LOUIS MAJORELLE (1859-1926)
The sudden death of his father Auguste (1825-1879), a practitioner of the arts of leather, clay and wood, interrupted his studies at the Ecole des Beaux-Arts in Paris. Known mainly as a cabinetmaker, he was also a decorator, locksmith, bronze-maker, master glassmaker,...
With Emile Gallé, he participated in the creation of the Ecole de Nancy in 1901. As much a personification of Art Nouveau as Gallé, he stands out from his predecessor. Indeed, he wants above all to be a cabinetmaker and gives all his importance to the forms he develops, which come from the plant world. Also, the use of bronze magnifies its decorations, always discreetly arranged. On the strength of his success, he participated in the 1900 Universal Exhibition and triumphed there. Moreover, the increased demand for his pieces forced him to create series furniture, i.e. up to twenty pieces for certain models.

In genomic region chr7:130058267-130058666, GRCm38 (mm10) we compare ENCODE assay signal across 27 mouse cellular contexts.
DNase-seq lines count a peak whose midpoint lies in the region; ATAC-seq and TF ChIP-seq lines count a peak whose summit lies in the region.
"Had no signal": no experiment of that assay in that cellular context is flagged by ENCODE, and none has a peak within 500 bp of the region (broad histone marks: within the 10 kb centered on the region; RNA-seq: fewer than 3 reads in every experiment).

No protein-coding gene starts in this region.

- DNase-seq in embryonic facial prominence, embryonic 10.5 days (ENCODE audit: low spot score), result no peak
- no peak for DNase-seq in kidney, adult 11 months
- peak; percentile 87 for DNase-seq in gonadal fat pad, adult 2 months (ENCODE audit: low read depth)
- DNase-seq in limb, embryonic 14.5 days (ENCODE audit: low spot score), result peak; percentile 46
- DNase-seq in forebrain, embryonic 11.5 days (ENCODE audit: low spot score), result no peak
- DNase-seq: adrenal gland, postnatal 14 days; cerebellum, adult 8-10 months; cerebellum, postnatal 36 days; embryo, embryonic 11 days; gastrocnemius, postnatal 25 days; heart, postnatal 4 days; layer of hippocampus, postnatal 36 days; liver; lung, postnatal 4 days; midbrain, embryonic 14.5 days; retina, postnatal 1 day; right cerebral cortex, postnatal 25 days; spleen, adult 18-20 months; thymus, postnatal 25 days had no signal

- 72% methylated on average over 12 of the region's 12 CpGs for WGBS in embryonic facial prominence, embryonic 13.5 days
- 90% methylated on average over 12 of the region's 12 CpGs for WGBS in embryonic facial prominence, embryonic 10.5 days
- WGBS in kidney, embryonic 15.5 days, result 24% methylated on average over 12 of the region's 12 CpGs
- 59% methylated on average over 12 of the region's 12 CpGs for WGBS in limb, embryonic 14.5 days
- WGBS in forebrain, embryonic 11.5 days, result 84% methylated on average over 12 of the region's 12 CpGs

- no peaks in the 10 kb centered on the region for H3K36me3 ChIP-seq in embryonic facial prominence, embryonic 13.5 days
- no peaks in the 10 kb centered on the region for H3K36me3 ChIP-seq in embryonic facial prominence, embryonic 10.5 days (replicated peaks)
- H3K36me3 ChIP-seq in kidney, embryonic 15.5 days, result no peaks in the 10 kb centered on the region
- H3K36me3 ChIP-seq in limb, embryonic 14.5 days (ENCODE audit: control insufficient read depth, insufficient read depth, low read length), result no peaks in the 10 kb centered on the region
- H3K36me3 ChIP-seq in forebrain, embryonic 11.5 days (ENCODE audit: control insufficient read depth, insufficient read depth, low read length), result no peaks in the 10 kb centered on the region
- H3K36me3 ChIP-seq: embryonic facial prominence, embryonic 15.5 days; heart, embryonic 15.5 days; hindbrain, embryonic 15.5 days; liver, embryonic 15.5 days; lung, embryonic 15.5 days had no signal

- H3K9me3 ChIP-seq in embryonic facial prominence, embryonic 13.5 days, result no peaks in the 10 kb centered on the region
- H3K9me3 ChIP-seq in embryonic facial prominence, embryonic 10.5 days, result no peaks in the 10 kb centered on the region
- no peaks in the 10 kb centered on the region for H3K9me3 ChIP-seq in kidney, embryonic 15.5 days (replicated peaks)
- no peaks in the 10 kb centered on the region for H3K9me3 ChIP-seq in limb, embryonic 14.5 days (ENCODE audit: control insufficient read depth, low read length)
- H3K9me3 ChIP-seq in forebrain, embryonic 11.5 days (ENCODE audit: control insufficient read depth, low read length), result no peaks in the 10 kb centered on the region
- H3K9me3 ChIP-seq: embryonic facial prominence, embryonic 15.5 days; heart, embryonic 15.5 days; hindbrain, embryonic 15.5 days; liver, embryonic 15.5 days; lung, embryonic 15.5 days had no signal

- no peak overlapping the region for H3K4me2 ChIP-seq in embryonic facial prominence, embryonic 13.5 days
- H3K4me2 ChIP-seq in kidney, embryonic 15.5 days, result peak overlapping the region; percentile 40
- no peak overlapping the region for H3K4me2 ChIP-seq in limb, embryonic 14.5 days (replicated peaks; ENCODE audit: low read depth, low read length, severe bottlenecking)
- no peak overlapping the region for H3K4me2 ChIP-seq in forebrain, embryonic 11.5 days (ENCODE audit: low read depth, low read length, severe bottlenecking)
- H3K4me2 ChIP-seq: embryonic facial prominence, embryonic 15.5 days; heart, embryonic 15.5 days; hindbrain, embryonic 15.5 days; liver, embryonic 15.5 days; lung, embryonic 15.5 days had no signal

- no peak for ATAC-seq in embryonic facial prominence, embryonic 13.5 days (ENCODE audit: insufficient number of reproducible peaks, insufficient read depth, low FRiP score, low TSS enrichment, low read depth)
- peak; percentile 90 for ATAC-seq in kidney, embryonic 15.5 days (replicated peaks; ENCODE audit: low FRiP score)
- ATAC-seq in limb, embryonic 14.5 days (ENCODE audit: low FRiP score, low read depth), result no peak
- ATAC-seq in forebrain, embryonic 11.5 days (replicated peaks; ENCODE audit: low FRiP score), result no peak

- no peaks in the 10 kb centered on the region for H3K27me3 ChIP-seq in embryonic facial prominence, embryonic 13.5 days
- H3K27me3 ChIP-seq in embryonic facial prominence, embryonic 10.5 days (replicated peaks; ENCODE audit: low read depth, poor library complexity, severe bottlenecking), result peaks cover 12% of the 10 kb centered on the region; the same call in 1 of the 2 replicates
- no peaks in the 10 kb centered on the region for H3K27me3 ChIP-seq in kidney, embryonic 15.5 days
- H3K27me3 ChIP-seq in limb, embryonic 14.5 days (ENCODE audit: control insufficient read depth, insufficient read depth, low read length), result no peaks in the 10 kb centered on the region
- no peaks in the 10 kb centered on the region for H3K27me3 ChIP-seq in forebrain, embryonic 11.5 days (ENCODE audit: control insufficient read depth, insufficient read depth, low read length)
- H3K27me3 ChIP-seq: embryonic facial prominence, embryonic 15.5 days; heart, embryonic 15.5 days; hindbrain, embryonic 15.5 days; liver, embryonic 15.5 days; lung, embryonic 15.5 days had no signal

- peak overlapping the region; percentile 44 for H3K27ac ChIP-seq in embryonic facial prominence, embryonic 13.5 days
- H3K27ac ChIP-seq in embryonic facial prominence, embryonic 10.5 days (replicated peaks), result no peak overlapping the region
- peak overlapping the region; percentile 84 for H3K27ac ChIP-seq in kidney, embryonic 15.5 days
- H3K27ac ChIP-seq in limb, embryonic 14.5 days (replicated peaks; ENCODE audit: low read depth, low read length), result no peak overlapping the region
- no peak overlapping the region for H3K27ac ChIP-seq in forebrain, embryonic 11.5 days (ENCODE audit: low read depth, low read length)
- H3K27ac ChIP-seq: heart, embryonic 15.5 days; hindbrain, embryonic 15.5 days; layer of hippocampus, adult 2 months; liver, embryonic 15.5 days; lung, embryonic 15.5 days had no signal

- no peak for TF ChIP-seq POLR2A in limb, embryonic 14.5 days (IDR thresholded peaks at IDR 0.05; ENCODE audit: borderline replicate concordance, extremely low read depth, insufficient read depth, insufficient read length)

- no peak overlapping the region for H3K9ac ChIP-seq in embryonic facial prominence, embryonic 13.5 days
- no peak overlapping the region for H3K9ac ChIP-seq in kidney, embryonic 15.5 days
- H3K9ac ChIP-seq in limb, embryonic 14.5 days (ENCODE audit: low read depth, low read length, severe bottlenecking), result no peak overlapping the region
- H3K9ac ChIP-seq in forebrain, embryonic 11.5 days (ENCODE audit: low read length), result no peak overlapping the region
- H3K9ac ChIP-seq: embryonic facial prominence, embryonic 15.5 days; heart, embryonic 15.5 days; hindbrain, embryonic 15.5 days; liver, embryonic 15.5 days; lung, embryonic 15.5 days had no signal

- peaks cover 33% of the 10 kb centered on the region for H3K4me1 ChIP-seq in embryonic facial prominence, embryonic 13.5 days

After the war, Art Nouveau being definitively outmoded, it adapted to the evolution of taste and the Art Deco style, then in full expansion. He participated occasionally in the various Salons as well as in the International Exhibition of Industrial and Modern Decorative Arts, which took place in 1925. Thus, it remains faithful to dark and noble woods such as Macassar ebony, and reduces its inlays to simple ivory fillets. Massive and angular, its furniture is in line with the trend of the time.
After his death in 1926, retrospetives of his work were organized, by the Salon d'Automne in 1926, and by the Salon des Artistes Décorateurs in 1927. The company continues its activity under the direction of Alfred Lévy. Rather austere, the furniture produced at that time was characterized by straight shapes, flat surfaces and dark woods, without decoration. In this respect, some of his models are similar to those of Jacques-Émile Ruhlmann. After the Second World War, the firm was mainly satisfied with reproducing the most popular furniture, before disappearing in 1956.